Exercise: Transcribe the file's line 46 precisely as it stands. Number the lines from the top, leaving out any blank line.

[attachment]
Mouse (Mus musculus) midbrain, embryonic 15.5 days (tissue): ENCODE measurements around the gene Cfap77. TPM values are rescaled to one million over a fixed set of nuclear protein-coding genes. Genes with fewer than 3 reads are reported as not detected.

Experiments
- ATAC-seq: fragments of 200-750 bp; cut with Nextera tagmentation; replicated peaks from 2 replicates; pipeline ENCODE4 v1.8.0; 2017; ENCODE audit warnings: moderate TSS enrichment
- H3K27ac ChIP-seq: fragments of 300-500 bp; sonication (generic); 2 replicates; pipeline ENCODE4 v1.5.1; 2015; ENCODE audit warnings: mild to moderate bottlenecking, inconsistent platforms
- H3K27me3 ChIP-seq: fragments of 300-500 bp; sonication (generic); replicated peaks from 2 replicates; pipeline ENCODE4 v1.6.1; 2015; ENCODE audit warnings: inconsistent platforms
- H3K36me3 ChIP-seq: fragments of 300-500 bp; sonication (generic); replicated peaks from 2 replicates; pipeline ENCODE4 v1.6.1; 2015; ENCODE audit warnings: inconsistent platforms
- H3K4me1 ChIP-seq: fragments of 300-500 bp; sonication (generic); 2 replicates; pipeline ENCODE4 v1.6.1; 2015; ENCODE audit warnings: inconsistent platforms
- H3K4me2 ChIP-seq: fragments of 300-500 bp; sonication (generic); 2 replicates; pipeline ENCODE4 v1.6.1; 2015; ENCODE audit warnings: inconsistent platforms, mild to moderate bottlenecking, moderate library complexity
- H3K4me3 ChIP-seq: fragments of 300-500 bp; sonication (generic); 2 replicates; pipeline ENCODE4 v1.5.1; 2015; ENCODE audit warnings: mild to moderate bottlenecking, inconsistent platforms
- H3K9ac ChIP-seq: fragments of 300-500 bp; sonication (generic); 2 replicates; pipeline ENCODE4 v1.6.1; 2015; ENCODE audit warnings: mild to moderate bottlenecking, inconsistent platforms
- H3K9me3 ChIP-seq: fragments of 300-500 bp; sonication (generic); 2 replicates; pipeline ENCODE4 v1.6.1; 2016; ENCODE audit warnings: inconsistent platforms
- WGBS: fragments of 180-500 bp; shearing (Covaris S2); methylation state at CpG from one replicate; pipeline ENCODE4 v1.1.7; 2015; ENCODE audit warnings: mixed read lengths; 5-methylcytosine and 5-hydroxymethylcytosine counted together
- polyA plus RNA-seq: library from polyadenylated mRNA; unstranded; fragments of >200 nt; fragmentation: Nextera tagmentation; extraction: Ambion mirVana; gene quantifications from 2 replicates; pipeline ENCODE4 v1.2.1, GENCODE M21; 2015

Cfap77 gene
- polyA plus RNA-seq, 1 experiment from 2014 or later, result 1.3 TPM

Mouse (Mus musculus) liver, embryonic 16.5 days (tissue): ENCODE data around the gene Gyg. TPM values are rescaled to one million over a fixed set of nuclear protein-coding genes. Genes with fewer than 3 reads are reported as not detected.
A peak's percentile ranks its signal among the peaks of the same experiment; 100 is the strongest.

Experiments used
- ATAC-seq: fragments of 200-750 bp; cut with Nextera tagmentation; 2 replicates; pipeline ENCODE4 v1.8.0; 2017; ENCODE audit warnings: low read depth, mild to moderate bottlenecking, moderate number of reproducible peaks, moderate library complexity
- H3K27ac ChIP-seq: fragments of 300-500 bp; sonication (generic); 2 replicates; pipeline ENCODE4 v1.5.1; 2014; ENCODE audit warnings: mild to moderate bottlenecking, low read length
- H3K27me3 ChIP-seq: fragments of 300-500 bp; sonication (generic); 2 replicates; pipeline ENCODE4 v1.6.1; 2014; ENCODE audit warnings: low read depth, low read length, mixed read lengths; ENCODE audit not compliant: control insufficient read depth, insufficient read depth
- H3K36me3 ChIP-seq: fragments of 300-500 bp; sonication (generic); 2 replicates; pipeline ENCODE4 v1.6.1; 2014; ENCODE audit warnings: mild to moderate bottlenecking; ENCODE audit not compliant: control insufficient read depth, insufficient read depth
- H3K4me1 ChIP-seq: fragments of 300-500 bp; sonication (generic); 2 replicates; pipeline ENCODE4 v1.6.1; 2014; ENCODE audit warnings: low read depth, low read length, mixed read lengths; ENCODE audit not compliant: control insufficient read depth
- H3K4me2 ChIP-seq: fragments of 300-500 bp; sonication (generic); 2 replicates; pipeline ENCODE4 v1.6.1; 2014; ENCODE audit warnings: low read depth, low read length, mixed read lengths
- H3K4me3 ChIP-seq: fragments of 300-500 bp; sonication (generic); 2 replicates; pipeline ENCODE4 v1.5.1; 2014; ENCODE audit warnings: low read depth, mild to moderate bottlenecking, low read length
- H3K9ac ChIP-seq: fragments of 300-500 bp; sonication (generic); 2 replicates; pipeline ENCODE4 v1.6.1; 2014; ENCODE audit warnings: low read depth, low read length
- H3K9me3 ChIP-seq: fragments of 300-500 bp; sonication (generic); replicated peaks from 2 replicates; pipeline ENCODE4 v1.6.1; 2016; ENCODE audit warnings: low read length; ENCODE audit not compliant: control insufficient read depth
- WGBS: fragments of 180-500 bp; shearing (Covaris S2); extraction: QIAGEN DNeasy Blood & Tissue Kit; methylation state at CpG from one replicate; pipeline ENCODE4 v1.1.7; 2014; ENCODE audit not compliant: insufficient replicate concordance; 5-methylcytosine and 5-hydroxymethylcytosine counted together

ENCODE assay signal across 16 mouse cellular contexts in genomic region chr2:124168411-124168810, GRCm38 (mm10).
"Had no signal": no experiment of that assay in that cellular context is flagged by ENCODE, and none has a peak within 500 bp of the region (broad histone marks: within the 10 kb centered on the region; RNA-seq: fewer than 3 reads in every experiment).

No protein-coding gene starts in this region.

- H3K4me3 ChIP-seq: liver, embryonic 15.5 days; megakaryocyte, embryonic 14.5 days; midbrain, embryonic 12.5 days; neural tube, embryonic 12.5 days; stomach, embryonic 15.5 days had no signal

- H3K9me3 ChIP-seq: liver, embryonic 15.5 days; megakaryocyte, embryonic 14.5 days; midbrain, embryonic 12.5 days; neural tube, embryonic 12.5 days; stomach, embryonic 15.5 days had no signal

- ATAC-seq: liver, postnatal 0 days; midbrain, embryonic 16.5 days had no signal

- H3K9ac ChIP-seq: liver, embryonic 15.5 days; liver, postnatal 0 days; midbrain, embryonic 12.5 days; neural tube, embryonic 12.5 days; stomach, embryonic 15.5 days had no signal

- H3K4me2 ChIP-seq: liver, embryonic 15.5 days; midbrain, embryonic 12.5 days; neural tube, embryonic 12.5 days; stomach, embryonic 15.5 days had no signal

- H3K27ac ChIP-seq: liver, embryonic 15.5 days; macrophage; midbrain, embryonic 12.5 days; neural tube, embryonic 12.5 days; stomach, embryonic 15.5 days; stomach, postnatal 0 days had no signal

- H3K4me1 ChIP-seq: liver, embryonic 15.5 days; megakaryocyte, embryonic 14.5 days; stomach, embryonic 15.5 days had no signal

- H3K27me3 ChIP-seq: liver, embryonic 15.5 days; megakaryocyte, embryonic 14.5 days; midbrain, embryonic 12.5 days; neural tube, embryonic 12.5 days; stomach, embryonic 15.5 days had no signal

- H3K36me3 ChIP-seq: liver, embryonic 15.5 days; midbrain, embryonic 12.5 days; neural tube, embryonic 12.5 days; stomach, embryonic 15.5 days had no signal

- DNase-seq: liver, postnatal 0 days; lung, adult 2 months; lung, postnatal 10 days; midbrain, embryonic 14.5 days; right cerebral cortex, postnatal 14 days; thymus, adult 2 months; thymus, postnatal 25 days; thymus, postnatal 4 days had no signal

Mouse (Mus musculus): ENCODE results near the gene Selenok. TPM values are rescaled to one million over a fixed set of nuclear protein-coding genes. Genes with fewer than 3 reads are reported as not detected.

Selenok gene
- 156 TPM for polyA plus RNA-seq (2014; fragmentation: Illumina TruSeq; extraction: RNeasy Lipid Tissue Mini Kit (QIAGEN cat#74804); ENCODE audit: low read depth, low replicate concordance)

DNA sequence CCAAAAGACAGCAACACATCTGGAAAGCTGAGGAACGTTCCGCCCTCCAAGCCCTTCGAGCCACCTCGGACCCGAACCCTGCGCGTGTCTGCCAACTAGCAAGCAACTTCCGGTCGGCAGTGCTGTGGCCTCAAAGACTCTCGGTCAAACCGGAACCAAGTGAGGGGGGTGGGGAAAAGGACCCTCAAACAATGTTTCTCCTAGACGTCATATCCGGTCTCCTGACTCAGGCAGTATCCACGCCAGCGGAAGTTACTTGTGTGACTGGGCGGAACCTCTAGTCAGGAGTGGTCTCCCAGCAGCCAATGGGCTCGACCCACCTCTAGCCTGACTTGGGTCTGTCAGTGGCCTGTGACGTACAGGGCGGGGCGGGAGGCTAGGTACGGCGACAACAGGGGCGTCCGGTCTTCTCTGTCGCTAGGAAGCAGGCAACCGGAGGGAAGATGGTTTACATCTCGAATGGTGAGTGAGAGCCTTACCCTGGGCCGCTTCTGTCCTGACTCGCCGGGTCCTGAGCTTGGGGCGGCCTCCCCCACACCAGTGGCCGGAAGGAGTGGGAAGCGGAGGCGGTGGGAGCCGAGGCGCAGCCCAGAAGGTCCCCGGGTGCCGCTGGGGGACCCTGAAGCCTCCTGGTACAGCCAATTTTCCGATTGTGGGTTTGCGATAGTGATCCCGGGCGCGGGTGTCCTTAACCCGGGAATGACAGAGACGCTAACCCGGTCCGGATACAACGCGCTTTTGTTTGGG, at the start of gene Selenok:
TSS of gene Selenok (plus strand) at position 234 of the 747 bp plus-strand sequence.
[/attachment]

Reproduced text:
TSS of gene Selenok (plus strand) at position 234 of the 747 bp plus-strand sequence.